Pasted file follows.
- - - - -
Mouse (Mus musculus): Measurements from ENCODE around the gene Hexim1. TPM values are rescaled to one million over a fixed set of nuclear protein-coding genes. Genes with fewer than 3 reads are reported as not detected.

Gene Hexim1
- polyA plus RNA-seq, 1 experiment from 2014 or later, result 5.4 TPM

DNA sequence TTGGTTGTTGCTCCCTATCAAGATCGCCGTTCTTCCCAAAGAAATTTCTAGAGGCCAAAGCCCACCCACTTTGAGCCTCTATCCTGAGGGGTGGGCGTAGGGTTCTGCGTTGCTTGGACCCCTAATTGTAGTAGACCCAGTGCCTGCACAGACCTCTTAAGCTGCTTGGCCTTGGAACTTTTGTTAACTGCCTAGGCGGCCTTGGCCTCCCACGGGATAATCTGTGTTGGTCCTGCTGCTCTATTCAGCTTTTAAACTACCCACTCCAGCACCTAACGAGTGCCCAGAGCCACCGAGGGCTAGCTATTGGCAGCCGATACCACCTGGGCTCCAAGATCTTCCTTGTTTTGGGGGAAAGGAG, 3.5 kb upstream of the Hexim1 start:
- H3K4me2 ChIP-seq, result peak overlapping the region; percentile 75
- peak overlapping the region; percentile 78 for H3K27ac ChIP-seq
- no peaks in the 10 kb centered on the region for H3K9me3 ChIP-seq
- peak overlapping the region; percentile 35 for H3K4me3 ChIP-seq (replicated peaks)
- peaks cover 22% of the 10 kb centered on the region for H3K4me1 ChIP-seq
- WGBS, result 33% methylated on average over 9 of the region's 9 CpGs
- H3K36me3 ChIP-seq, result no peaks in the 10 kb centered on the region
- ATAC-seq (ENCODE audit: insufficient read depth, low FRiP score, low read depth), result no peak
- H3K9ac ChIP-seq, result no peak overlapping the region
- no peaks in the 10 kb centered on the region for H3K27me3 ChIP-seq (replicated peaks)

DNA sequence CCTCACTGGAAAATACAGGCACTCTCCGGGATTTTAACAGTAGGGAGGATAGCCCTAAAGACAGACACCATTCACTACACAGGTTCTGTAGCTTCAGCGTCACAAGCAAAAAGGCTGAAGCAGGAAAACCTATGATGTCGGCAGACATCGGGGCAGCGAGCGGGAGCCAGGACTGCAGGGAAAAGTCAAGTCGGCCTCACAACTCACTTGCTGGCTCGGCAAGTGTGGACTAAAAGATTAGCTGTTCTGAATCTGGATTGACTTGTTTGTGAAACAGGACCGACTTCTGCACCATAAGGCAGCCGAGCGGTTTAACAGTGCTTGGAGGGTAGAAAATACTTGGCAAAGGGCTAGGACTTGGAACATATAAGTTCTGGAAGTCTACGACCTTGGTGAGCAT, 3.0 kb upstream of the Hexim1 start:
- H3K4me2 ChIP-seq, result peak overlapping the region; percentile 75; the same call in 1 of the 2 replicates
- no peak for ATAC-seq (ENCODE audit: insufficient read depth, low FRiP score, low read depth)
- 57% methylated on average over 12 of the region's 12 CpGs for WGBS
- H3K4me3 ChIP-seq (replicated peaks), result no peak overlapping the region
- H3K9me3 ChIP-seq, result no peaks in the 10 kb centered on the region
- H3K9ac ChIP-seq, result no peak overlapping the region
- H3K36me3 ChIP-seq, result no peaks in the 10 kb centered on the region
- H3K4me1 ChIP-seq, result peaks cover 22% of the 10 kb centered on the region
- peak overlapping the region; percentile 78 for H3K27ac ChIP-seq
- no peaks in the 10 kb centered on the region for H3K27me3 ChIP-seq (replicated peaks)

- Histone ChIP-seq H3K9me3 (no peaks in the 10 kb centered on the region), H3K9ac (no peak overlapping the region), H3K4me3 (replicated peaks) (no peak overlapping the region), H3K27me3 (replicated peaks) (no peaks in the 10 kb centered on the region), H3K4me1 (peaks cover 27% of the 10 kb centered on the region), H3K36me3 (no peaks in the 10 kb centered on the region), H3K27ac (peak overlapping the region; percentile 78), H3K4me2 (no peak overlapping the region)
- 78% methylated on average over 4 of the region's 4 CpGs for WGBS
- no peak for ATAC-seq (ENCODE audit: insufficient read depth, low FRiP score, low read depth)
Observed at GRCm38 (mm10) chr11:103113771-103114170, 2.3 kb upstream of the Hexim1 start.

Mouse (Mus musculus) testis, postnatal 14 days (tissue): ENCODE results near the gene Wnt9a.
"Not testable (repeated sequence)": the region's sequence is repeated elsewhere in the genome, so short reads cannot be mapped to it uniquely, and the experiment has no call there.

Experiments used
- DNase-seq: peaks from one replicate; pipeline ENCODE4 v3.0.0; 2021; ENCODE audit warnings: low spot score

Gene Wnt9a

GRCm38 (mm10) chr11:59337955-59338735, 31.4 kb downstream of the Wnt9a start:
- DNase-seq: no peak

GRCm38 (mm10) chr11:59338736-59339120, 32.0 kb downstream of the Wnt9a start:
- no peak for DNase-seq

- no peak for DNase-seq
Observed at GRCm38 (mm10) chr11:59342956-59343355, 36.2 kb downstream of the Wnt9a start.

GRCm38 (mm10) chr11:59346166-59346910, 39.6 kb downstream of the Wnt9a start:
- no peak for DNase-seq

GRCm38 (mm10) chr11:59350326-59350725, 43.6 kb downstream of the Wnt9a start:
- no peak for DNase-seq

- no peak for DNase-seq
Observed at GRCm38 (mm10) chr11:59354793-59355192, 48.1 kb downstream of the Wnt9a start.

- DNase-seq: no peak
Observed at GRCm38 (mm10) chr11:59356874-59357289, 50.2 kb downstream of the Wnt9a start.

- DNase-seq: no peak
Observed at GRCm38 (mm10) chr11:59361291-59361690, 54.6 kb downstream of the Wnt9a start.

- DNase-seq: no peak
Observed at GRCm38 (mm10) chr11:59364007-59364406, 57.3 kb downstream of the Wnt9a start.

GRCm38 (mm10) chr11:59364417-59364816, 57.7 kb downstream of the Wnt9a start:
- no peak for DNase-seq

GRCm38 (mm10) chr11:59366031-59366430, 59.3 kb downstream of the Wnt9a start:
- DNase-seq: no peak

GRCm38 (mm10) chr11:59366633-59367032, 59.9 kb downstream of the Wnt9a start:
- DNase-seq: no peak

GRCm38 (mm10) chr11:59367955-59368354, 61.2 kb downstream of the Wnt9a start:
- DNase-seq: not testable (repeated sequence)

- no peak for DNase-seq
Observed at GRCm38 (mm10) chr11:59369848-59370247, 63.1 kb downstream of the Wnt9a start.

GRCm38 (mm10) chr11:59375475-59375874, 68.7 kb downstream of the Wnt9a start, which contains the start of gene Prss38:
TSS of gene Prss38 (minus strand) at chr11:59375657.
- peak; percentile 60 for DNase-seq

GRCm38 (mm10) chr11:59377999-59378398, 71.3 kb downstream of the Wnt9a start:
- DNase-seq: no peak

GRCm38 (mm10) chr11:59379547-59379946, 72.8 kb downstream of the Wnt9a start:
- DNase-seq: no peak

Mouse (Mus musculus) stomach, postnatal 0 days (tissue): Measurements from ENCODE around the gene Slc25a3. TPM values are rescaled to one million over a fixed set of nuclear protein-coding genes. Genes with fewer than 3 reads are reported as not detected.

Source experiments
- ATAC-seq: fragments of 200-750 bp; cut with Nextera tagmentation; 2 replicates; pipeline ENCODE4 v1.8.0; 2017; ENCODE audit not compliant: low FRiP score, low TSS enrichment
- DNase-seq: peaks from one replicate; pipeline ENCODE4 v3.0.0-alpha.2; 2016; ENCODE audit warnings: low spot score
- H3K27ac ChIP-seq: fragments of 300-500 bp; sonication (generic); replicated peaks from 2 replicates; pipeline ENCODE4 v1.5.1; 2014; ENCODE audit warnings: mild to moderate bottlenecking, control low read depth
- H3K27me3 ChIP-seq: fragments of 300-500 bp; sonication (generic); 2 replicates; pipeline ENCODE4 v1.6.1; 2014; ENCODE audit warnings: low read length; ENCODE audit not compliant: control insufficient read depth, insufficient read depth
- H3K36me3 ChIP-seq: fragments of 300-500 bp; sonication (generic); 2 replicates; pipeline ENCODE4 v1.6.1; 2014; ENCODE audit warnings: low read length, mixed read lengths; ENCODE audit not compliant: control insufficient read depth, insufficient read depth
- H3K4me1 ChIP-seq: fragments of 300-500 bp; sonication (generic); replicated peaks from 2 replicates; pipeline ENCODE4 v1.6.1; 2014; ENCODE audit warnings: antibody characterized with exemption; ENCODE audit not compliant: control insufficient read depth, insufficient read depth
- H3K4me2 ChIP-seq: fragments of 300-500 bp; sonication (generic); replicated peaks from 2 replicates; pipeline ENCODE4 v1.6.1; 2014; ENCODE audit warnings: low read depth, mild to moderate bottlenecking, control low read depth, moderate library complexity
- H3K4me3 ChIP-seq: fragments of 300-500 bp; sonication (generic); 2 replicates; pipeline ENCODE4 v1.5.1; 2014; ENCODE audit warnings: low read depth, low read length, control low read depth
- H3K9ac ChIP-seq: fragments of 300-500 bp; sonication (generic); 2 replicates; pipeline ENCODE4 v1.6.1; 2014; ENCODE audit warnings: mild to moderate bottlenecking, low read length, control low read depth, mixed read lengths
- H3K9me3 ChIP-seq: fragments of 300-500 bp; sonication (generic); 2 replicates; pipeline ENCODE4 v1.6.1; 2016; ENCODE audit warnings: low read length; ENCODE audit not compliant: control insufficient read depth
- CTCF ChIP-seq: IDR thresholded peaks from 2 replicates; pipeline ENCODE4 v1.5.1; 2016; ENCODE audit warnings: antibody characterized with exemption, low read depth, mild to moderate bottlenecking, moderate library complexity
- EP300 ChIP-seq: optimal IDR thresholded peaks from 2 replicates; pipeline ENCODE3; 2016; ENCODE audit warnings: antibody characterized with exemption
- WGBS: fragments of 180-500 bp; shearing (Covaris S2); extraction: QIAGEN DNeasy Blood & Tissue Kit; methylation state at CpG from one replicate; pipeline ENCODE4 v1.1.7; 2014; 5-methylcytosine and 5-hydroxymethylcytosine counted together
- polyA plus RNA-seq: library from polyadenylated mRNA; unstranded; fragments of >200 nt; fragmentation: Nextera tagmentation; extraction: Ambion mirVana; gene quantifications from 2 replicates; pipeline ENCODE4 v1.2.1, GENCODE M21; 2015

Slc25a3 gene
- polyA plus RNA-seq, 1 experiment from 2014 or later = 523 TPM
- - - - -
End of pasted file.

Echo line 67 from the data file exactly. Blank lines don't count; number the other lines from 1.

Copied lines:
- DNase-seq: no peak